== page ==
Microfinance Institutions (MFIs) have been cautioned to refrain from denying clients detailed information about charges for financial products they (MFIs) offer.
Rita Ngarambe, the Executive Secretary of Association of Microfinance Institutions in Rwanda (AMIR) noted that MFIs should emphasise transparency by availing detailed information, to their clients, about the terms and conditions of loans, implications of interest rates and the application of late fees and penalties.
“Financial institutions are responsible for making sure that they communicate a product’s true total cost, along with its applicable terms and conditions, in a way that clients can understand, given educational and language considerations,” she said during the financial education workshop funded by Microfinance Transparency in partnership with AMIR.
Financial education aims at helping the customers to understand the meaning behind price charges for different products offered by MFIs and SACCOs and also ensuring suppliers of financial services fix prices responsibly.
Ngarambe noted that the principle of transparent and responsible pricing rests on the assumption that clients are capable of making smart financial decisions when they have access to and understand all the necessary information.
“It is the role of MFIs and SACCOs to provide financial education to their clients and potential customers,” she said, adding that; “This is inline with client protection principle on transparent and responsible pricing.”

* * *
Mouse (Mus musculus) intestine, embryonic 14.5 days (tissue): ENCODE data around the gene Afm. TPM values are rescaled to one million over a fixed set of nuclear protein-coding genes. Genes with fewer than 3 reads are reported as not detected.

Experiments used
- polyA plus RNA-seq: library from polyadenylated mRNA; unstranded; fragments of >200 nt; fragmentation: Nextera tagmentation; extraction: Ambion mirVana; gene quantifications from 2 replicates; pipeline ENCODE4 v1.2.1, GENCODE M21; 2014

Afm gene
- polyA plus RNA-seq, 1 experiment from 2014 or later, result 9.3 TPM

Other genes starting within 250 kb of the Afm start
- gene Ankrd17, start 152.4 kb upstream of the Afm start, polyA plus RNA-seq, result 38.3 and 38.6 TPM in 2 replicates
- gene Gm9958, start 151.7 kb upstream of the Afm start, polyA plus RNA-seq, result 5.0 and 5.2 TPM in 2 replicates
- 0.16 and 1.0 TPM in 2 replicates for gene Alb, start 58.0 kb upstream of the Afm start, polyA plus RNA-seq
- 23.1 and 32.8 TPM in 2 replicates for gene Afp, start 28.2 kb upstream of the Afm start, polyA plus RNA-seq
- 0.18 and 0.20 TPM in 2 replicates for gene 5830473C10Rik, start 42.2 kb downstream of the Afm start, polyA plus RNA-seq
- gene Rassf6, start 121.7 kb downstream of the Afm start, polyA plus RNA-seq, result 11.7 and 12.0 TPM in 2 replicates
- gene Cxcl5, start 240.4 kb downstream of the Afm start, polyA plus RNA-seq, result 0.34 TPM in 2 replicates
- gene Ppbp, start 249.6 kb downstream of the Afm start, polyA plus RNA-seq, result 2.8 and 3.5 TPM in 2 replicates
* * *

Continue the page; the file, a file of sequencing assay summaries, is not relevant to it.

To achieve affordable pricing, experts in microfinance banking believe that there is need for financial institution to set affordable prices while enabling them (financial institution) to operate sustainably.
“MFis should put all their product charges in a simplified language, if possible in local language which everyone can understand and be able to have choice on what MFI can use,” Job Opar, a consumer protection consultant
Jean- Pierre Mugabo, a client with a microfinance, said that due to the urgent need for loans to finance businesses, there is a tendency to avoid questioning fearing that it would delay the process of acquiring the loan.
Nevertheless, Jessica Massie, a consultant on microfinance transparency said that one out of three people who access MFIs do not know the interest rate of their current loan, while many clients always need the loan immediately after they apply for it.
She added, ‘Average borrowers feel they have paid a bribe or a fee when financial Institutions charges penalties”.
She noted that there is need through financial education to create a long term change in the financial sector.